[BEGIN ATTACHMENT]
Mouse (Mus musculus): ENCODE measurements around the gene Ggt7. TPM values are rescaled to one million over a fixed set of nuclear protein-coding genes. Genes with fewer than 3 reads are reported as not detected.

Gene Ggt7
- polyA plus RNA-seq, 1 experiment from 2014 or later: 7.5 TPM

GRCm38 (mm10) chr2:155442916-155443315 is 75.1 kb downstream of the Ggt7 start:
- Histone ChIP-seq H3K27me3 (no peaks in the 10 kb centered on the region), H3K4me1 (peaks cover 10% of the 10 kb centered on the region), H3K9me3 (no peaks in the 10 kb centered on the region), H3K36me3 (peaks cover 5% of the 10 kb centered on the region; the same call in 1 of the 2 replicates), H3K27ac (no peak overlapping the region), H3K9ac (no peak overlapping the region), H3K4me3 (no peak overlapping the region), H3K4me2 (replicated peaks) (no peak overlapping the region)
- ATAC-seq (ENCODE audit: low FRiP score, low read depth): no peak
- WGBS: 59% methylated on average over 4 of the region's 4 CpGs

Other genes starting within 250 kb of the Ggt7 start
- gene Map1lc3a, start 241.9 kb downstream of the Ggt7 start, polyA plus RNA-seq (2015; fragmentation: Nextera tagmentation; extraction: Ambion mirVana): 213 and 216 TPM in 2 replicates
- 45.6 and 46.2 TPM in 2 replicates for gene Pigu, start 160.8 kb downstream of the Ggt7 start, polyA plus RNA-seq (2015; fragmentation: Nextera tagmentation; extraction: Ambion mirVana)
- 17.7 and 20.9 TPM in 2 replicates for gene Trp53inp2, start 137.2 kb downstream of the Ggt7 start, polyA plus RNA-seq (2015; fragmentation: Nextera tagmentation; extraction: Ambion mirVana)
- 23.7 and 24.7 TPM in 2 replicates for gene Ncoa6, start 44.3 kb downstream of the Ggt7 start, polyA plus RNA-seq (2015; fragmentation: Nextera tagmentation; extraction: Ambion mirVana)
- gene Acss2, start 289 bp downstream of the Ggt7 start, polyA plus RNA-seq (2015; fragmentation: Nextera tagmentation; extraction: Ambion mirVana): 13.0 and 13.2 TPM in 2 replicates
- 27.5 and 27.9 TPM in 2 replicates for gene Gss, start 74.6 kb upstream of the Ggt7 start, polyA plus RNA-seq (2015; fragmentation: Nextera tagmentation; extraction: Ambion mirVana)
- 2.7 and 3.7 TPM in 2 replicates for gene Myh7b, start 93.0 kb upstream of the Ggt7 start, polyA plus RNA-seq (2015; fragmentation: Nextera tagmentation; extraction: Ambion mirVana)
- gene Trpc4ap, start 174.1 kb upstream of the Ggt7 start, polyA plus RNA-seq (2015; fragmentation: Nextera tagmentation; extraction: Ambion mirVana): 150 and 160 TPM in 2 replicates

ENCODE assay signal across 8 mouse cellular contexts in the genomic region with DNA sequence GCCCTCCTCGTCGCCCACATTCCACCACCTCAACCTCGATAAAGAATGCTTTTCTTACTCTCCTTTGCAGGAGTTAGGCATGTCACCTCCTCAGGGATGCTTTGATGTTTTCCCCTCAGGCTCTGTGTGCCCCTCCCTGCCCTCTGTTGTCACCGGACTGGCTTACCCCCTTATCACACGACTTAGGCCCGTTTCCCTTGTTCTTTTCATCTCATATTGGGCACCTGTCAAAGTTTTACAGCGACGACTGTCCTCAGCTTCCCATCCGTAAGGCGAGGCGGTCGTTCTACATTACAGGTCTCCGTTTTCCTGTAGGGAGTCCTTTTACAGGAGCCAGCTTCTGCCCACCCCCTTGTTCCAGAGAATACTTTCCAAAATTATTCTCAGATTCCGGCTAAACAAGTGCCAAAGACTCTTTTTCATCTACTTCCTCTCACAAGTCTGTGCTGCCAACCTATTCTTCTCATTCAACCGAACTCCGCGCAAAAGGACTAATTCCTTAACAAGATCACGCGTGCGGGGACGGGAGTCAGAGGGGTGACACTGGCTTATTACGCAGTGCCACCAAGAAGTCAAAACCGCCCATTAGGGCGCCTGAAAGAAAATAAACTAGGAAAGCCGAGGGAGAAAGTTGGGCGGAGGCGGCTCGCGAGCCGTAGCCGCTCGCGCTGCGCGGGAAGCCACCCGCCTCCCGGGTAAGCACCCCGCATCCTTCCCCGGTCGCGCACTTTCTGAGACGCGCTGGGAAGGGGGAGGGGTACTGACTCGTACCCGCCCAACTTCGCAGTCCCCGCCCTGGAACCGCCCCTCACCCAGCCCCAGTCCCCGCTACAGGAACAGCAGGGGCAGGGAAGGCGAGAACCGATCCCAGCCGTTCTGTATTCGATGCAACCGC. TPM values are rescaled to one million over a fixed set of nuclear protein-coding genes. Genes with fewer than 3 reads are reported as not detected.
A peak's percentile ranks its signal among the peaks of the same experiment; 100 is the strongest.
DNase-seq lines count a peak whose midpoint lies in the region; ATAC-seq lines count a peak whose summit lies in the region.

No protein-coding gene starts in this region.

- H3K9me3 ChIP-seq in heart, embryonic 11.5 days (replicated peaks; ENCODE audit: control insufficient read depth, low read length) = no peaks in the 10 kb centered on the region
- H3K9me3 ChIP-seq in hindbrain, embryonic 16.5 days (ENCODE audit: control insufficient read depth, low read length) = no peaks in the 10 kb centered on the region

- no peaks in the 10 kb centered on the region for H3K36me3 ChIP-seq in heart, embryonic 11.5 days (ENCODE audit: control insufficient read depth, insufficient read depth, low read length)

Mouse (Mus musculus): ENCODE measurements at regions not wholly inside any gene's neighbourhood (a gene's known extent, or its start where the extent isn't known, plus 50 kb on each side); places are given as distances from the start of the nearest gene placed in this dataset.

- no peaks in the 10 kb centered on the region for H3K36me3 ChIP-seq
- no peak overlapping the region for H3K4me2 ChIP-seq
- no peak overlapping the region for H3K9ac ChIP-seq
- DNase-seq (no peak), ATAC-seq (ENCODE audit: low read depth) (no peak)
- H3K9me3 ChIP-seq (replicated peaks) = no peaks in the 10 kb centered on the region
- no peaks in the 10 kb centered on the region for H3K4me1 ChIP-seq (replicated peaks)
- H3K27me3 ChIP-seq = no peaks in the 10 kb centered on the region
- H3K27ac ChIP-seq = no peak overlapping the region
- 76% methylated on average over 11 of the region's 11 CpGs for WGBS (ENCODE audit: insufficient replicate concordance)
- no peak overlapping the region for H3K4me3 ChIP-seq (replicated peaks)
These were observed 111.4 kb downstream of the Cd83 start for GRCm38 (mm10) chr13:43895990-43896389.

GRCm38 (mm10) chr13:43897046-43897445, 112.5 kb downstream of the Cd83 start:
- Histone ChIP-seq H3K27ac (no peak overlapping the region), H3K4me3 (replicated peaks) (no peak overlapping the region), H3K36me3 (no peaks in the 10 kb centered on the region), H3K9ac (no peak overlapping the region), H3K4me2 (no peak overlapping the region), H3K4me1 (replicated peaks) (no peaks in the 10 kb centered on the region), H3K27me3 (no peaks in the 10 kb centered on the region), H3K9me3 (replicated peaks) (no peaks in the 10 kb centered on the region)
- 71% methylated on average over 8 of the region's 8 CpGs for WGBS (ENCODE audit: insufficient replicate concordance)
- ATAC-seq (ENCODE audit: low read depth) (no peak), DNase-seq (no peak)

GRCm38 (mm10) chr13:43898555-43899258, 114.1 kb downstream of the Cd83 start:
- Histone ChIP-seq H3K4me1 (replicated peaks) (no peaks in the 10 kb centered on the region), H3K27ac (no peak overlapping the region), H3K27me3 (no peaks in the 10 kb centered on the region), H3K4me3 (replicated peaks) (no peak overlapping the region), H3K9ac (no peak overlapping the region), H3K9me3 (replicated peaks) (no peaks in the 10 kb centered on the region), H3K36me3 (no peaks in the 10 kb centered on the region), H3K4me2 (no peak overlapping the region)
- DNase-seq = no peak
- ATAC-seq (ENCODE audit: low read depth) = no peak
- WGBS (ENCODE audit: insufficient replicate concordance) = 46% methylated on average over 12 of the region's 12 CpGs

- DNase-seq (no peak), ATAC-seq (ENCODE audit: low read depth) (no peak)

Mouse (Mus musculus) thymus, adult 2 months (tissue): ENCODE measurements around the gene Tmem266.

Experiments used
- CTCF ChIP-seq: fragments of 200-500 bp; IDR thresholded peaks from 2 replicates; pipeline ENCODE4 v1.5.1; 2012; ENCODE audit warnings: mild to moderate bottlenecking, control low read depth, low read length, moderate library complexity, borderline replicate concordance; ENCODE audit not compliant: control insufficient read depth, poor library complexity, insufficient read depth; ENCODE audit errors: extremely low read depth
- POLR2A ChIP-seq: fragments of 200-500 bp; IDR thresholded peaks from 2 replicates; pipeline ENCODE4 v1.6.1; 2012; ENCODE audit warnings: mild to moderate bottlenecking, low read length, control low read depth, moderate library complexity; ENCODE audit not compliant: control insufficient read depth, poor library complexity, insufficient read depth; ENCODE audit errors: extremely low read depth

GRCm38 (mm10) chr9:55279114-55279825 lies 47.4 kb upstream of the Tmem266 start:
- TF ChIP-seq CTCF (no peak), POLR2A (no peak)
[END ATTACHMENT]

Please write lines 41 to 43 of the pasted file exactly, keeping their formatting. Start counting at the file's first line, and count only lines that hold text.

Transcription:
- Histone ChIP-seq H3K4me1 (replicated peaks) (no peaks in the 10 kb centered on the region), H3K27ac (no peak overlapping the region), H3K27me3 (no peaks in the 10 kb centered on the region), H3K4me3 (replicated peaks) (no peak overlapping the region), H3K9ac (no peak overlapping the region), H3K9me3 (replicated peaks) (no peaks in the 10 kb centered on the region), H3K36me3 (no peaks in the 10 kb centered on the region), H3K4me2 (no peak overlapping the region)
- DNase-seq = no peak
- ATAC-seq (ENCODE audit: low read depth) = no peak